I haven't posted here in many weeks, instead focusing on my book project in my early morning writing time. I am close to finishing a first draft, so it is getting time once again to come back to this space.
A few kinds folks asked me this morning to post my sermon, so that seems a good way to start. The day is icy, and sleet is covering the sidewalks. More than 100 hearty souls braved the weather to make it to church. We improvised a few things, and it was a more intimate worship than we typically experience.
I was not slated to preach today, but put something together with a major inspirational assist from Steven Charleston. The readings for today are Isaiah 11:1-10, Romans 15:4-13 and Matthew 3:1-12.
Here it is:
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Good morning. Thank you for being for braving the elements and being here this morning. Not everyone could get here, including our scheduled preacher, and so our prayers today are with everyone who isn’t here. And we are here to pray for them.
I had not planned to preach today, so forgive me, I haven’t had much time to prepare. That of course, goes a bit against the admonitions of Advent, a time when we are told to be awake because we don’t know what is coming next.
But I am an old newspaper reporter, and I can still do a few things on deadline.
This morning I could give you a little biblical background about John the Baptist, but I’d rather save that for another day.
Today might be a day to be a little more low key, a little quieter than John the Baptist calling us a brood of vipers. Today I would rather John’s unquenchable fire stay in the fire place.
So, I’d like to read you something that a friend of mine wrote the other day on his Facebook page. This is from Steven Charleston, who is the retired bishop of Alaska.
Here is what he wrote:
“When the hour is late and the world is quiet, when prayers are being said and dreams are being sought, then the space between this life and the life to come draws thin, and if you look with eyes of the Spirit you will see your ancestors watching over you, watching just beyond the candle light, keeping their gentle vigil through the night, offering their wisdom in words too still to speak.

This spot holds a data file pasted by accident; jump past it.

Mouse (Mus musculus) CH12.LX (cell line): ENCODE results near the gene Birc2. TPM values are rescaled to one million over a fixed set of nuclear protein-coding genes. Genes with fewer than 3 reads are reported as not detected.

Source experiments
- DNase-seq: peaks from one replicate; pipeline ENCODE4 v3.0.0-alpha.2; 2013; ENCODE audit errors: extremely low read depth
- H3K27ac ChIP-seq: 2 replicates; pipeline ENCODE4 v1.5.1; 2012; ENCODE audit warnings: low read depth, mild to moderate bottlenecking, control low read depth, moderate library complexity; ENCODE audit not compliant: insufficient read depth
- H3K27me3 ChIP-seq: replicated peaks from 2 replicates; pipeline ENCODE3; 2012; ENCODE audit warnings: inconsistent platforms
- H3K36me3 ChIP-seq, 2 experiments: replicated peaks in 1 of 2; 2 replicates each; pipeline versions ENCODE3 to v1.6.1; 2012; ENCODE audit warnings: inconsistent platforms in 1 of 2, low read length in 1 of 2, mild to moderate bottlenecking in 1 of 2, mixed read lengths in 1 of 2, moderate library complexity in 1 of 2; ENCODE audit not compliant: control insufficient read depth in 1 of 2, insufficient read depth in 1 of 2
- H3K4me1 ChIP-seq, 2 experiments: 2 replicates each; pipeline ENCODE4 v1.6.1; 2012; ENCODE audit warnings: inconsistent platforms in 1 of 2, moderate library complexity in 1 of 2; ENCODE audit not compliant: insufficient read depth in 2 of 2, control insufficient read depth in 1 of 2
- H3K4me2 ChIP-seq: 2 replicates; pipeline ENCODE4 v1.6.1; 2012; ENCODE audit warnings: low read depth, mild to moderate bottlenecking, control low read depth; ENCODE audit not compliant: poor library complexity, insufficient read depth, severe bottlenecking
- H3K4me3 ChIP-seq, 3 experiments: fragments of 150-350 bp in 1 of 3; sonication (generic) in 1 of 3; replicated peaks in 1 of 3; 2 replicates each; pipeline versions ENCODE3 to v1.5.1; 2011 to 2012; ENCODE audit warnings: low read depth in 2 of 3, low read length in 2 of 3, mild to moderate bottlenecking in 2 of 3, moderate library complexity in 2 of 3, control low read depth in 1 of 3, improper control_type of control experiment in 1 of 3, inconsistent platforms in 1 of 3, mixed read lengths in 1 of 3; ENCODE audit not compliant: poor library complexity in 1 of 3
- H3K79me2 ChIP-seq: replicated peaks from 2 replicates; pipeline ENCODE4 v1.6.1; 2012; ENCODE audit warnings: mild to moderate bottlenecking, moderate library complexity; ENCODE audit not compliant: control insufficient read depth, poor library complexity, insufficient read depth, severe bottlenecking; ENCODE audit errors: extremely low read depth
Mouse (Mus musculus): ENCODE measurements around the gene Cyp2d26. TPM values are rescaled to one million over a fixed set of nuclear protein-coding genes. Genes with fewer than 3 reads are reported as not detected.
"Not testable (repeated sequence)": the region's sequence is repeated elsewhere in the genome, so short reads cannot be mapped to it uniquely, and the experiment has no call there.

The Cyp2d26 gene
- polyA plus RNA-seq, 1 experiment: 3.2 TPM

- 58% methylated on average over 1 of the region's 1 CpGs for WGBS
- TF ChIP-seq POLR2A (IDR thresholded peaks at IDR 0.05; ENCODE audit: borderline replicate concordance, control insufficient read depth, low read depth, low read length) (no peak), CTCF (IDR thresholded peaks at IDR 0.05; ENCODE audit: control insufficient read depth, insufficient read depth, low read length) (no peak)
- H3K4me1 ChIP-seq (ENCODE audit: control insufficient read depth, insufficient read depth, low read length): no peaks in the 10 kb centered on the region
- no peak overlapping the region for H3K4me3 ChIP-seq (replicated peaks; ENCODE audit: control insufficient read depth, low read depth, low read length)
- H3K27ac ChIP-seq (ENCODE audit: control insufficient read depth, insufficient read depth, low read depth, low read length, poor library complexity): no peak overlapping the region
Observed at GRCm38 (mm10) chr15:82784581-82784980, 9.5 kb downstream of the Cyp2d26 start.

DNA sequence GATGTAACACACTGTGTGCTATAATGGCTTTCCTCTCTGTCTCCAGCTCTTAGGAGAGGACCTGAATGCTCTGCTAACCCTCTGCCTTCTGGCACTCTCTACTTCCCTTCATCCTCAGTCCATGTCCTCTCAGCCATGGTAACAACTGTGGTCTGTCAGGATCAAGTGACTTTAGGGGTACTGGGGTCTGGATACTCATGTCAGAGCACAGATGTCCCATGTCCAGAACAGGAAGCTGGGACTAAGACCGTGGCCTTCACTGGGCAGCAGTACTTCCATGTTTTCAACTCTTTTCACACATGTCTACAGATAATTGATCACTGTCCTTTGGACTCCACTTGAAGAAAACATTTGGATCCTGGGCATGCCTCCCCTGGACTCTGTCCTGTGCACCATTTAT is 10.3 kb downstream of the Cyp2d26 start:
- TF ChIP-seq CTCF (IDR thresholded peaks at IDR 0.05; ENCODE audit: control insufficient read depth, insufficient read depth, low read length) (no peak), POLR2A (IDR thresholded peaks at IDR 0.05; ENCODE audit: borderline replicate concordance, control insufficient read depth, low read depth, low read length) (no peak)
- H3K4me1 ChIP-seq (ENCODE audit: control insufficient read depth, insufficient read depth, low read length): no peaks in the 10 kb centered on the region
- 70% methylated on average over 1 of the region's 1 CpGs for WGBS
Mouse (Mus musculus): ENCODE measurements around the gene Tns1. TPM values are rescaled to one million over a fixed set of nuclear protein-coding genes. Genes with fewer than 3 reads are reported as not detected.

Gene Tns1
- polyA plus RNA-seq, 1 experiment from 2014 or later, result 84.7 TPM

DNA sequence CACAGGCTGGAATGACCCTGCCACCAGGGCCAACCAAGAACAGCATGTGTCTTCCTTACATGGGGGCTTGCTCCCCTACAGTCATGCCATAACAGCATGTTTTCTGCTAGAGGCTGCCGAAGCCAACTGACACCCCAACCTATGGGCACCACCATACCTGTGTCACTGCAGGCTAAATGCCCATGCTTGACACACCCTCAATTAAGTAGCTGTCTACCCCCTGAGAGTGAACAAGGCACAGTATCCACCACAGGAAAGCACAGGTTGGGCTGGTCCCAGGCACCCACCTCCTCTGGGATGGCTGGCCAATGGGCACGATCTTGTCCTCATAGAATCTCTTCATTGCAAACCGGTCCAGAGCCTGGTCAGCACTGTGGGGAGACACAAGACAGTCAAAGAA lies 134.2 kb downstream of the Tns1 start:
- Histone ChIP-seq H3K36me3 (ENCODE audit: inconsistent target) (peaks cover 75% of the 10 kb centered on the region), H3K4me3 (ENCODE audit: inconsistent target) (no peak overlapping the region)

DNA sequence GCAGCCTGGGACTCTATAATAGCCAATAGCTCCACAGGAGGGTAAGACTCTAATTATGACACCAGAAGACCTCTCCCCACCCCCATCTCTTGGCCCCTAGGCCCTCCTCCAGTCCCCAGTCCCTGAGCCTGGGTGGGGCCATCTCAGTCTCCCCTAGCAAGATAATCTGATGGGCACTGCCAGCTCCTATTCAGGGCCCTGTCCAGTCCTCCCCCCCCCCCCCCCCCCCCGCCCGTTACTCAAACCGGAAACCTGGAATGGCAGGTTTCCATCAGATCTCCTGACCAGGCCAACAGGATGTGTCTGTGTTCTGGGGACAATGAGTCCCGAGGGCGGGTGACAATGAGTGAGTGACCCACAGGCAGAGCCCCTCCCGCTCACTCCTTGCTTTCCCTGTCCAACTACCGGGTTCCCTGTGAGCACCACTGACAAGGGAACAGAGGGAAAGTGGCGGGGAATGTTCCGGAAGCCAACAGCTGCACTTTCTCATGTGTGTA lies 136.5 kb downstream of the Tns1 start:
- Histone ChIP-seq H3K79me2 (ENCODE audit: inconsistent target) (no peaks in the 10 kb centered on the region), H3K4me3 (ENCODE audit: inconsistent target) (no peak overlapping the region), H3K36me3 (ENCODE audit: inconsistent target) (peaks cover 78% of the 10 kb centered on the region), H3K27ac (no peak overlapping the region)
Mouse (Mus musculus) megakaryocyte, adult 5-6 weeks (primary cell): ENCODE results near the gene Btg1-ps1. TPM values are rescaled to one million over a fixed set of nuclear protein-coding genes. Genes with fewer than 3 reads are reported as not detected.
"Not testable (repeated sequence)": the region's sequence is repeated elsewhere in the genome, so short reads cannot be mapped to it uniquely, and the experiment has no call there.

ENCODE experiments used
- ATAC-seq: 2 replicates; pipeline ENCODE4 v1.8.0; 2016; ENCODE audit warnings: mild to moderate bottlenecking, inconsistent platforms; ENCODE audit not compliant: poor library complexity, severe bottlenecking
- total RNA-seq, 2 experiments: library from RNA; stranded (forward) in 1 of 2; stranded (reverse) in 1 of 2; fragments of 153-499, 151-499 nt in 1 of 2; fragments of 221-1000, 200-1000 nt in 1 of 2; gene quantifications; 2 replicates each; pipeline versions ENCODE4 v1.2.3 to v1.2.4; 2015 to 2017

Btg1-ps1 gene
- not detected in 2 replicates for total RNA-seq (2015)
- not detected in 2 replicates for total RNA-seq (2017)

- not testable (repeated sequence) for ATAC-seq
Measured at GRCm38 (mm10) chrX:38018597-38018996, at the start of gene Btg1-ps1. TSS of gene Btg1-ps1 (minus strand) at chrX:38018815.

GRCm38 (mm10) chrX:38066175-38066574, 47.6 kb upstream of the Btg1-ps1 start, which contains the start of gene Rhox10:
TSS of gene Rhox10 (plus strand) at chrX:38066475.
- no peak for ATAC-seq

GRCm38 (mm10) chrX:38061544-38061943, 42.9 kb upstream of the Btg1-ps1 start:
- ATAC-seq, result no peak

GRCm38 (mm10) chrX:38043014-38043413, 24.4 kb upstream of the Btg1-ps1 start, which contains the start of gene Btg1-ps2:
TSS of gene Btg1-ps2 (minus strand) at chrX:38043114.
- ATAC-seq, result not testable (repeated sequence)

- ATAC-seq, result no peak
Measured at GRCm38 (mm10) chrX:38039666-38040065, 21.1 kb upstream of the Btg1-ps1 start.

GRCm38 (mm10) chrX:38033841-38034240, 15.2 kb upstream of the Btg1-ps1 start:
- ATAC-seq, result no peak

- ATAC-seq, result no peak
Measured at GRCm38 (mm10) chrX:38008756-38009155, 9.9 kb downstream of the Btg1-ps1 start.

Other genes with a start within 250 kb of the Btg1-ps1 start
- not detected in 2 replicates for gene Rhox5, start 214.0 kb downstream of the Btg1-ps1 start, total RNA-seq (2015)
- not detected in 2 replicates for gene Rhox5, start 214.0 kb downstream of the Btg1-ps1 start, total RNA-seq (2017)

“You are being blessed by those who loved you most. You are safe in their care. The air around you is filled with a ceaseless benediction, your life held secure in hearts as pure as holy.”
Advent is a time of being awake the holy that is so near us. It is a time of waiting for the holy, but also noticing the holy already here. It is a time for noticing our dreams, looking with the eyes of the Spirit into the candlelight. It is a time for remembering our ancestors, and feeling their presence.
I am always struck by those individuals who feel this more clearly than I do, more clearly than the rest of us. John the Baptist was certainly one – it is why people flocked to the river to hear him and be washed in the river by him. He told them to repent – the word means “turn around.”
The word “repent” has gotten so laden with guilt and judgment that it has lost its meaning with us. But in its classic meaning, repent means simply, turn around to see God once again.
All he was really doing is telling people to turn around, go home, what you seek is already with you – God is walking with you. If you can see that, feel that, your life will be changed.
We’ve had people like that in our own time – and some have been prophets and sages. We know them because we can see how the Holy Spirit changed them, and then how they profoundly change the lives of others, and even change entire nations.
We know them by how they march in the light of God, and how they base their life not on hatred, violence and revenge, but on love, hope and reconciliation.
St. Paul himself was a man of violence and hatred until the Holy Spirit filled him the joy and peace of believing.
We lost one of those giant figures this week – Nelson Mandela. He transformed himself from a prophet of violence to a prophet of love and forgiveness. He changed a nation and changed the world.
At communion today we will sing the hymn, Marching in the Light of God, that became the unofficial anthem of those in South Africa who brought down apartheid.
We are blessed by so many other people still living. And we are still blessed by those who are gone from us but whose lives we can feel in flicker of the candle light, the breath of the wind.
Most of them aren’t famous, but they somehow touched our lives deeply. Who are they for you?
Some are our ancestors, and they watch over us, whisper to us.
May this Advent be a time for you to remember those individuals in your prayers, give thanks for how they changed you, and then be awake to how they still walk with you.
And soon, we will remember again how long ago, God came to be among us as a human being, as Jesus, and how by his life we are changed, healed and made new forever.
There really is more to this life than what you see now.
No matter what bruises and bumps we encounter along the way, healing does come, sometimes here, sometimes in the next life – but healing comes.
Life eternal begins in this place and dwells with each and every one of us. The One who comes is already here. The dawn soon arrives, and the blessing is ours forever. So be awake, look for the salvation that is already yours forever.
And may we always march in the Light of God.